Sanctions for failing to preserve evidence can be severe, and may include:  giving a jury permission to infer that the missing evidence would have been unfavorable to the employer’s case (an “adverse inference” instruction); precluding testimony from any of the employer’s representatives who failed to preserve evidence; and requiring the employer to pay the potentially substantial costs associated with re-deposing witnesses after missing evidence is retrieved.

3.         Advise Employees About Inquiries By Plaintiff’s Counsel

Employers sometimes neglect to advise employees that they may be contacted by plaintiff’s counsel – and that they have the right (or, in the case of certain managers, the obligation) not to communicate with him/her.  Employers should be sure to have these conversations with employees and managers, and should ask them to report any such contacts to a designated company official.

Note:  employers should not instruct employees that they “must” report any such contact by plaintiff’s counsel, as such an instruction could infringe on employees’ rights under Section 7 of the National Labor Relations Act, which entitles employees to engage in “concerted activities” for the purpose of “mutual aid or protection.”

Generally, plaintiff’s counsel may contact employees in connection with a lawsuit without notifying the employer.  The only employees who are typically “off limits” are those who (1) exercise managerial responsibility in the matter, (2) are alleged to have committed the wrongful acts at issue in the litigation, and (3) have authority to make decisions for the employer about the course of the litigation.  But while plaintiff’s counsel has a right to contact most employees, the employees have no corresponding obligation to cooperate.  Being informed of this is often a relief to employees, as many would prefer not to deal with the lawyer of a disgruntled coworker (or former coworker).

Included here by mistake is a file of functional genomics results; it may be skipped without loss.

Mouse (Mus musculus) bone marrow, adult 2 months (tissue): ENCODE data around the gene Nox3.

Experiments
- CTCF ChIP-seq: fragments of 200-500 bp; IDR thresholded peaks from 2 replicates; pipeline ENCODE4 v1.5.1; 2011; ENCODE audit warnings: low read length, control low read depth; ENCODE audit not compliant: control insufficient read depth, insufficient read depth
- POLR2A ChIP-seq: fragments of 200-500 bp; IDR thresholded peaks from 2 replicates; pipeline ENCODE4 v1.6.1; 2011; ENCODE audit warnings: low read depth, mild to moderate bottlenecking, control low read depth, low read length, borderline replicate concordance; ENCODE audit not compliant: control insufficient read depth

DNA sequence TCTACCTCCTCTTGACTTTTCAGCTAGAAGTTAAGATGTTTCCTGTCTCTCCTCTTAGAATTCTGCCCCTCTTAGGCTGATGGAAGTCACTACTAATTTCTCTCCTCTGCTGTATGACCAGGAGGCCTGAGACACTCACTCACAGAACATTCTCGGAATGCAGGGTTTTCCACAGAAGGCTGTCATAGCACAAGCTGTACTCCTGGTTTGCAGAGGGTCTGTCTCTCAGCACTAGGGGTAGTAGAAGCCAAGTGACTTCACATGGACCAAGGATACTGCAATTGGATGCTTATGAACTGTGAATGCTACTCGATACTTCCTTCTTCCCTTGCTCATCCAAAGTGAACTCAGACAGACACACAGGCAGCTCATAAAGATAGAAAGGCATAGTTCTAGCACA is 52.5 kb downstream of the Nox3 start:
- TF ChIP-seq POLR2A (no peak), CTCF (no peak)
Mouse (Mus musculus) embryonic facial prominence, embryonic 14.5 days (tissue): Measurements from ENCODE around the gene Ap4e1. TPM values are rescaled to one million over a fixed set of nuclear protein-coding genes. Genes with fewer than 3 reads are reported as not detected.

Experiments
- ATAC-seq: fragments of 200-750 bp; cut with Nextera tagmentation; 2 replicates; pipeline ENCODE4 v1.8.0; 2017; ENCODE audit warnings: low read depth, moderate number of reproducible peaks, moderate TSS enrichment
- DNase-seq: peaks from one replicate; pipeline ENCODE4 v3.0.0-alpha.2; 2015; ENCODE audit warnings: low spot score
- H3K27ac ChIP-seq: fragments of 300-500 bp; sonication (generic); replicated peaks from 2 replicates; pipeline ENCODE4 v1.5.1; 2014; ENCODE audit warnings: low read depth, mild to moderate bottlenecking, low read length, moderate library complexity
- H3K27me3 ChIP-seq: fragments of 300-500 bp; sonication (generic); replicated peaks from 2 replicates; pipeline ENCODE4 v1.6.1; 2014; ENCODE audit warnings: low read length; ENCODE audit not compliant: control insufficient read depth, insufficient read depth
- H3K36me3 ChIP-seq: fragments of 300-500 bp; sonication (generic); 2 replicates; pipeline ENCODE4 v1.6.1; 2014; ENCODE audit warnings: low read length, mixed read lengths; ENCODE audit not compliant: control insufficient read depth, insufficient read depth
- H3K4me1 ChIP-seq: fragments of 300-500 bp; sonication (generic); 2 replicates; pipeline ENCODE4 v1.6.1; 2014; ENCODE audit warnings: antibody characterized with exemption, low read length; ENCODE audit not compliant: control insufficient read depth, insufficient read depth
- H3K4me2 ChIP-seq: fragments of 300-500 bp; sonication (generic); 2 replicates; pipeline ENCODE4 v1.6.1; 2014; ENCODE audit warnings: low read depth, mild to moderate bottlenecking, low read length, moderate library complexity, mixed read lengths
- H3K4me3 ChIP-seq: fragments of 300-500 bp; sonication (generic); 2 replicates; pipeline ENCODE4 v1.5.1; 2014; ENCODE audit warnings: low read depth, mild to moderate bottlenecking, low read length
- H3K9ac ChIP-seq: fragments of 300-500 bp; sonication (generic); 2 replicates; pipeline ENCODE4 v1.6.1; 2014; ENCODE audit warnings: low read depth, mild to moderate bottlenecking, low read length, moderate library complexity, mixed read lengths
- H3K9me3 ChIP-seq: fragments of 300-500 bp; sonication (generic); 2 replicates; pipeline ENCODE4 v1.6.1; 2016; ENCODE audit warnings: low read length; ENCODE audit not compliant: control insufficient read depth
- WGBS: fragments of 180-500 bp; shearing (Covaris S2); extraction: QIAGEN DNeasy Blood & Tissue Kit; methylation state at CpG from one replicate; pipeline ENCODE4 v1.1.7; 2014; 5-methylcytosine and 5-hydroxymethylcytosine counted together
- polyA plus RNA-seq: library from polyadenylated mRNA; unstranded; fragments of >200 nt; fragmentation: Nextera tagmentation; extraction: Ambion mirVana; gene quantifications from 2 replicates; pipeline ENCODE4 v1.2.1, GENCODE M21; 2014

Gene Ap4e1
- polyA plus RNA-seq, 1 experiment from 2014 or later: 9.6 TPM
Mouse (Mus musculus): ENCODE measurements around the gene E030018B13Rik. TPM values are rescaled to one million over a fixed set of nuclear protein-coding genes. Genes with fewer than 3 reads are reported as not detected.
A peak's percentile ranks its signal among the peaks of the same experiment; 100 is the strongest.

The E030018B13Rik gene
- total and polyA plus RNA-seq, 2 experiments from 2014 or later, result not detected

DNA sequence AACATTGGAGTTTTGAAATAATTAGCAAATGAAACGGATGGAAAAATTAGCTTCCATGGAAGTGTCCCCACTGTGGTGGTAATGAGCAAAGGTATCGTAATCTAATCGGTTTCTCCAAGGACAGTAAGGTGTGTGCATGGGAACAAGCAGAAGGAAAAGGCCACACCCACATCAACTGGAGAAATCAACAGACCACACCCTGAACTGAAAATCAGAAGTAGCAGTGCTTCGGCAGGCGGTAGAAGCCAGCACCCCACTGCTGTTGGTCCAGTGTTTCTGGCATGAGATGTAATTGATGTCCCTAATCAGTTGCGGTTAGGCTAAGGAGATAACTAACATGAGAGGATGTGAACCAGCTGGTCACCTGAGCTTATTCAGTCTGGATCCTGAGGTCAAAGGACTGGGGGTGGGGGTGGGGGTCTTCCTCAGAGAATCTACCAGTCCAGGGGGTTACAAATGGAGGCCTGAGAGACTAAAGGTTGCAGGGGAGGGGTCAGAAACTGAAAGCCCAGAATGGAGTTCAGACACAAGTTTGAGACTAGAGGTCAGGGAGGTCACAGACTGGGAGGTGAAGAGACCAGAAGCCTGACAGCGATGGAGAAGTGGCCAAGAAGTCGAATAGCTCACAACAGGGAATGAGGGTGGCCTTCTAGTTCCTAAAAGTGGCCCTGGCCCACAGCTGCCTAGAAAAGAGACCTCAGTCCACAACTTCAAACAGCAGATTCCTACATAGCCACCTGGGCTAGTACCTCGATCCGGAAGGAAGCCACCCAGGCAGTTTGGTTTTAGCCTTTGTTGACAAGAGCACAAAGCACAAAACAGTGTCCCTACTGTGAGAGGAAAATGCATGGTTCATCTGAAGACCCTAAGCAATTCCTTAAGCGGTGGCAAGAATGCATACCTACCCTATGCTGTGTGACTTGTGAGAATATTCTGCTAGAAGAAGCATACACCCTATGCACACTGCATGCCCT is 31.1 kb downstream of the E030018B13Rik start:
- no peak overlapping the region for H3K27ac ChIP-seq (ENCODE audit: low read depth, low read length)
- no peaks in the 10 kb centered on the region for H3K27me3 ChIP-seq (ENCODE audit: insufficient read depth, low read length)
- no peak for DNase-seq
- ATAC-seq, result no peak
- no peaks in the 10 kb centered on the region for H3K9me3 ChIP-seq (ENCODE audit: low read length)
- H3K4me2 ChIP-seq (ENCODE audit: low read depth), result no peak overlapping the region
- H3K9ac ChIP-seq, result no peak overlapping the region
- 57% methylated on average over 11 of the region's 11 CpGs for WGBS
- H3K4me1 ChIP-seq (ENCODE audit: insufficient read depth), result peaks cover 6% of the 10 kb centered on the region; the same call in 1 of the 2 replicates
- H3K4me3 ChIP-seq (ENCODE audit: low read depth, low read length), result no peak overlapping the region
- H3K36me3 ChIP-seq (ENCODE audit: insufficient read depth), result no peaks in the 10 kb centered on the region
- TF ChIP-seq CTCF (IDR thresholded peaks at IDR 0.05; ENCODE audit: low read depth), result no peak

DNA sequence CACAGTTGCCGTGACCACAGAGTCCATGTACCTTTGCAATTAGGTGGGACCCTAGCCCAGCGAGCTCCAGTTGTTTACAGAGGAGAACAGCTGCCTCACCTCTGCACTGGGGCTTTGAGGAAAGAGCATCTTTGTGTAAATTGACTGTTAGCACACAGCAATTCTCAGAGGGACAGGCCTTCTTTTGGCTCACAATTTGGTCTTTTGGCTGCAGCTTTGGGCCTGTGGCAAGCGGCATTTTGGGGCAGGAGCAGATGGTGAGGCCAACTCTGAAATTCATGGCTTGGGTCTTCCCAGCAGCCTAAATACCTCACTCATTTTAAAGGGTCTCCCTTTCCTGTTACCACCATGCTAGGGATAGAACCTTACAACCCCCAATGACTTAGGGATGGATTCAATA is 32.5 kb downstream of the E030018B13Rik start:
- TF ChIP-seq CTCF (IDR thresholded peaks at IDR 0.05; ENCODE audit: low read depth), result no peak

4.         Carefully Designate Company Representatives

If a lawsuit is filed, carefully designate your employer representatives for purposes of the employer’s deposition.  Under state and federal rules of civil procedure, plaintiffs can – and almost always will – take the deposition of the employer, after first serving a deposition notice that includes a list of the topics to be explored in the deposition.  The employer must then designate one or more officers, directors, managing agents, or other persons who consent to testify on its behalf, indicating the topics as to which each person will testify.

While the employer’s witness(es) cannot be designated until the deposition notice has been served, nonetheless, ideally, this issue will have been given some consideration early in the case, when the employer selected its “point person” for managing the litigation.  In this regard, the manager(s) who are most likely to be employer witnesses should not be completely unfamiliar with the lawsuit when the deposition notice is served.